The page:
Taboo is to Tom Hardy what Penny Dreadful was to Eva Green — he is Tom Hardy-ing the fuck out of your screen. Entire scenes are dedicated to him brooding, prowling, and espousing lines like “I have sworn to do very foolish things.” Whether they serve the larger plot hardly matters, because the experience of watching a master chew on such ornate scenery is such a blast. — Lauren Sarner
Beyond Tom Hardy playing a burly and imposing threat with an interesting accent, Taboo also shares more than a few characteristics with co-creator Steven Knight’s other series, Peaky Blinders. Knight seems determined to highlight the seedy underbelly of his home country’s history.
How do you think Great War veterans coped with coming back to nothing? Why, becoming the kingpins of organized crime, of course! How do you think the borders of the British empire were redrawn as it began to crumble? A different kind of organized crime, of course!
Taboo is Knight exploring the other side of the Peaky Blinders equation. By Season 3 of the latter, Knight’s anti-hero Tommy Shelby had created a criminal empire that put him in a palatial estate and in charge of socio-economic decisions that had ramifications thousands of miles away. It’s the same kind of set-up with Taboo’s East India Company, lead by Jonathan Pryce’s Sir Stuart Strange, whose actions determine what is and isn’t an empire.
Strange is like if Tommy Shelby grew old, changed accents, and became too big for his already oversized britches. But whereas Tommy is the celebrated good-bad guy of Peaky Blinders, Strange is the straight up antagonist of Taboo. Knight has cornered the market on brazen dramas featuring moody men skulking around British slums, and if that sounds like your sort of thing then join up. — Sean Hutchinson
Between the ships and the East India Company, Taboo feels like a more mature take on the world of Pirates of the Caribbean or Starz’s Black Sails.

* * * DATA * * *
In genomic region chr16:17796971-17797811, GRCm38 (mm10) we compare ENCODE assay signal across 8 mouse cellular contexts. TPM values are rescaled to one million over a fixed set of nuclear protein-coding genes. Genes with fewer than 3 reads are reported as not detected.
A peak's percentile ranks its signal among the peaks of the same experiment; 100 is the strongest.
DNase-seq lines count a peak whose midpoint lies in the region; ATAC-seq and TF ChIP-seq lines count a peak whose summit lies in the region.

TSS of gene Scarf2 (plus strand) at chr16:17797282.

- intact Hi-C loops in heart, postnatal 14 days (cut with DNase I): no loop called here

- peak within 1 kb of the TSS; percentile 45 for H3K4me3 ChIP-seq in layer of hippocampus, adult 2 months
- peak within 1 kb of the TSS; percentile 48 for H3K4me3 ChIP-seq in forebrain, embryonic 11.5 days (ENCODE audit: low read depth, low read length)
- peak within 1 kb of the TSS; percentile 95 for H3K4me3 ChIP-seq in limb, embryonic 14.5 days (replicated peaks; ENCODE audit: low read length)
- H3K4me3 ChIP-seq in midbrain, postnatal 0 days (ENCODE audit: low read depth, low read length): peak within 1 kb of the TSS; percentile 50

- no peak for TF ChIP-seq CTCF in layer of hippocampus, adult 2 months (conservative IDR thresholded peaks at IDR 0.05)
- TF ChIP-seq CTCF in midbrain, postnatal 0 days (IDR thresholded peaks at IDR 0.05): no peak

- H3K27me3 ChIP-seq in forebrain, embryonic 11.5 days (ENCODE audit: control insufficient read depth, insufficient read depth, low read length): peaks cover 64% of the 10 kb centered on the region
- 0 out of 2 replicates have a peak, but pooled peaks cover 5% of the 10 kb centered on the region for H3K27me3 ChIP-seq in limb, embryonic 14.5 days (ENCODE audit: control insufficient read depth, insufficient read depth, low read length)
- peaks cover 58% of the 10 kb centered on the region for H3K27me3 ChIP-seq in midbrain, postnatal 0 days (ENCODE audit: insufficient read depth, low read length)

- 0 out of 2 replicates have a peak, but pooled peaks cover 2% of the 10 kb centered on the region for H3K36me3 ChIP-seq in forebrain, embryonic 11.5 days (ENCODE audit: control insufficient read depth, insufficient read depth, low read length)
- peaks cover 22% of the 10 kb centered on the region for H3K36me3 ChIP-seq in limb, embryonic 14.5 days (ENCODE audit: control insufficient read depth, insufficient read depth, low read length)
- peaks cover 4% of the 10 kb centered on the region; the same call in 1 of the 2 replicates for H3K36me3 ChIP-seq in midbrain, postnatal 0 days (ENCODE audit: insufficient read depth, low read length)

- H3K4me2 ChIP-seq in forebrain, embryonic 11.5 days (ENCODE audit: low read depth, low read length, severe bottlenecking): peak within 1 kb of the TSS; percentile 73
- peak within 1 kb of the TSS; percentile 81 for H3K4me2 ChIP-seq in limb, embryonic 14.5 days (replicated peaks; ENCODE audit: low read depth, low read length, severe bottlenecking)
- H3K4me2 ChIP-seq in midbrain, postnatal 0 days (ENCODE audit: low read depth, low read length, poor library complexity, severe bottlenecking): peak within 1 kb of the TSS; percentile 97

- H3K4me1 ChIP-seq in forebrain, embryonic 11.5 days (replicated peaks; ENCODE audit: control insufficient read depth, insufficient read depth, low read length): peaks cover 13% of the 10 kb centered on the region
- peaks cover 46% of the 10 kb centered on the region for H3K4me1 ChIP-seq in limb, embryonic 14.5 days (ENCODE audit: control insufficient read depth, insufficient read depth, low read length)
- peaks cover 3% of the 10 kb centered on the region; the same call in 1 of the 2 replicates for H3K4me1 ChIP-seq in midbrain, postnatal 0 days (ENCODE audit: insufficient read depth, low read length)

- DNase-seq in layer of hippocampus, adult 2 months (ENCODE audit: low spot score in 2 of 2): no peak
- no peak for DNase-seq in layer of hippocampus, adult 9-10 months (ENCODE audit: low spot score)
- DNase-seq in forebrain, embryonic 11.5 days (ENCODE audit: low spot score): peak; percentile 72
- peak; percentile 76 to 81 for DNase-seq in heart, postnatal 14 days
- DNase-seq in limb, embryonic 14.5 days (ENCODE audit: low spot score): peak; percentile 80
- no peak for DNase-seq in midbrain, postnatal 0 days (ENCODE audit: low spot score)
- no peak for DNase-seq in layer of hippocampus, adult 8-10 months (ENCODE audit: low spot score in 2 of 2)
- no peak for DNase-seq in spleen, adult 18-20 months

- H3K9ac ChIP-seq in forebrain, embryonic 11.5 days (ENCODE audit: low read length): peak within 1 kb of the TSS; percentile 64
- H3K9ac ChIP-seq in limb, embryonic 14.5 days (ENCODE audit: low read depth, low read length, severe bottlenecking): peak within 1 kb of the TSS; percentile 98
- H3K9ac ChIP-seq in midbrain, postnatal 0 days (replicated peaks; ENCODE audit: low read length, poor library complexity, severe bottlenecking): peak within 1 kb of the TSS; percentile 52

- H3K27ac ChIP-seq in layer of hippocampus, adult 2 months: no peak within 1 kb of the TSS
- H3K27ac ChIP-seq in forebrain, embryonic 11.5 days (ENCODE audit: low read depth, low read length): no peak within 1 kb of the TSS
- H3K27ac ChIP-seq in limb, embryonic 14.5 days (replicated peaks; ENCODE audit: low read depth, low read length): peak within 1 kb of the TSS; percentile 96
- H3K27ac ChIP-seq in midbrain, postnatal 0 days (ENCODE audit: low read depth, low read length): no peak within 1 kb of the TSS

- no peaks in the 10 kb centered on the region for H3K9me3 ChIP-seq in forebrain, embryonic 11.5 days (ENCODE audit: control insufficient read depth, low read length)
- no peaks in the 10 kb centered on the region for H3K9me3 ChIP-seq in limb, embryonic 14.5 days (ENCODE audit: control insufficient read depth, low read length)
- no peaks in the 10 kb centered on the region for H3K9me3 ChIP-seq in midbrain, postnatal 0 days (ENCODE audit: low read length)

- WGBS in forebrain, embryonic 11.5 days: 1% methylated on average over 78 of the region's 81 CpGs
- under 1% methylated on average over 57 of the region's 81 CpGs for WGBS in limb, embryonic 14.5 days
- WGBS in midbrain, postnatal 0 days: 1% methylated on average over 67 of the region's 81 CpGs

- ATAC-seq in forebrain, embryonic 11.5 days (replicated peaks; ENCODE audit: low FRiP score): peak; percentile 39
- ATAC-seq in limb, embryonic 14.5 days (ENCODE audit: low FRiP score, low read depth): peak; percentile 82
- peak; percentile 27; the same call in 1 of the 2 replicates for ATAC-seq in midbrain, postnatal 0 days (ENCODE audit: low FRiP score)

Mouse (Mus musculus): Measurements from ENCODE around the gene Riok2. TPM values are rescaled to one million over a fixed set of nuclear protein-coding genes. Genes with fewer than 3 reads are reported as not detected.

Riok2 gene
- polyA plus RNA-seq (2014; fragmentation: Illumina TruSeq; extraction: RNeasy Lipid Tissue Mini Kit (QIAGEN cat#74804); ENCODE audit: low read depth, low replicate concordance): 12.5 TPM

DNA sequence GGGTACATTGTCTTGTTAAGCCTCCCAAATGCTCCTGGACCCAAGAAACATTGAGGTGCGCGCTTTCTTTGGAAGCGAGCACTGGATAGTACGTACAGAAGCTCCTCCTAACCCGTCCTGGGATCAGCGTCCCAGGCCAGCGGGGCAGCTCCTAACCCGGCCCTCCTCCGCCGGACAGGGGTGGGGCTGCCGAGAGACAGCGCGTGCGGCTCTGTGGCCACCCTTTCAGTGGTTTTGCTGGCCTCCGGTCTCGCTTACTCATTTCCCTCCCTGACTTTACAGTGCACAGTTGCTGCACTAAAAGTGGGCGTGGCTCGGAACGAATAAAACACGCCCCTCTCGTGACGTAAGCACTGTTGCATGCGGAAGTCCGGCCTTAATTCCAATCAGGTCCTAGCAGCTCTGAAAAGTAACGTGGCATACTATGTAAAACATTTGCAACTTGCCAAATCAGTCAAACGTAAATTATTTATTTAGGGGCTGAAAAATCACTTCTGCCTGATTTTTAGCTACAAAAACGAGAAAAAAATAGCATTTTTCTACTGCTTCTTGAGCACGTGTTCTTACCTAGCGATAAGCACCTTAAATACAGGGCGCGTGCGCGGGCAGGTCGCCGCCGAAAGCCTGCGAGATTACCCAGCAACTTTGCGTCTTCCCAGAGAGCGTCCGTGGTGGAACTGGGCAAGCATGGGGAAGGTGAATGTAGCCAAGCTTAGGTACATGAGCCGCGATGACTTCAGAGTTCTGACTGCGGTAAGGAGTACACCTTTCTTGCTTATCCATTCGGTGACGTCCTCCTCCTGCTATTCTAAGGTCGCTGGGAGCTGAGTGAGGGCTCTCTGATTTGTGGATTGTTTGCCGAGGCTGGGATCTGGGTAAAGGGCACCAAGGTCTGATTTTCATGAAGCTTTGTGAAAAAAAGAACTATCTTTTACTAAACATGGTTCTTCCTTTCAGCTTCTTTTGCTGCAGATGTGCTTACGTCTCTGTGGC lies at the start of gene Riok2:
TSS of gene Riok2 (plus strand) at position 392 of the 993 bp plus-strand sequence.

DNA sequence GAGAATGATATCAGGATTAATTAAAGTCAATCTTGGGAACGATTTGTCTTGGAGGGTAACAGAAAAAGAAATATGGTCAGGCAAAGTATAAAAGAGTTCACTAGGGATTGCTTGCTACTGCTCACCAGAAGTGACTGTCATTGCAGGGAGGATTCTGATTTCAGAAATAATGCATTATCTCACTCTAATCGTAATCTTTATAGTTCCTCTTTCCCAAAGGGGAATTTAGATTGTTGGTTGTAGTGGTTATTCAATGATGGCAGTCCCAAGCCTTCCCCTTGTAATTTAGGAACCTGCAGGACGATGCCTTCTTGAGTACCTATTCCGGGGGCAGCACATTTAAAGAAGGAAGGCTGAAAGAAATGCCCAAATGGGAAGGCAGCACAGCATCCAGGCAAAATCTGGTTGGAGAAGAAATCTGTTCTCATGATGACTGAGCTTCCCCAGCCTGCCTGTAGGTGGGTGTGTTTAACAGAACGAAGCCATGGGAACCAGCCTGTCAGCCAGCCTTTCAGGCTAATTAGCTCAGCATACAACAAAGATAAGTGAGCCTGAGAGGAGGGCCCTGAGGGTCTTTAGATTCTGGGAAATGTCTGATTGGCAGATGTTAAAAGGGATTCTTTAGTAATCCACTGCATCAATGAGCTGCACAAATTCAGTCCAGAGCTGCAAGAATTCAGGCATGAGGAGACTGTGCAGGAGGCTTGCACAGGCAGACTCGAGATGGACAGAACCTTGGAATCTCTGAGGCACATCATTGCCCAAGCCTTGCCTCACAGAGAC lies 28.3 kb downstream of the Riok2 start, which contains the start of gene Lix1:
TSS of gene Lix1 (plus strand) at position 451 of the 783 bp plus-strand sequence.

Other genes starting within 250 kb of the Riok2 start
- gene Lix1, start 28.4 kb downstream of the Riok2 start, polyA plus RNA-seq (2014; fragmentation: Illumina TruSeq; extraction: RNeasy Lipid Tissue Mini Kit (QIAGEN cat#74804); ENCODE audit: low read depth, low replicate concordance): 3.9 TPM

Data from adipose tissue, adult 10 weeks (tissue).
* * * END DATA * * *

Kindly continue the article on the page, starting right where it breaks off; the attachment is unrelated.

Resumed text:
Both shows are set to the backdrop of old-timey ships and worlds brimming with ne’er do well characters. And like Taboo it has an intense, inscrutable anti-hero (played by Toby Stephens), dense dialogue, and copious amounts of backroom scheming. It focuses on the politics and economics of piracy: the psychology of a captain trying to stay in the goodwill of his crew; the ideological differences between pirates who fell into the lifestyle for different reasons; the abysmally unfair and intolerant mores of high society at the time. Black Sails is a slow burn and rewards the audience for waiting.
Similarly, while Taboo already has the elements people are probably hoping for from a Tom Hardy pirate-esque show — dramatic swaggering, threatening, incest, biting people, lines like, “I will return to you twelve testicles in a bag,” — it’s also taking its time to unfold. But like Black Sails, Taboo is keeping James Delaney’s backstory close to its chest and focusing on setting the stage and building the mood. It’s the kind of television that feels like a novel. But as Black Sails is a relatively niche show for this reason, it will be interesting to see if a star like Tom Hardy can make it more palatable to mass audiences or if people prefer more instant gratification onscreen. — Lauren Sarner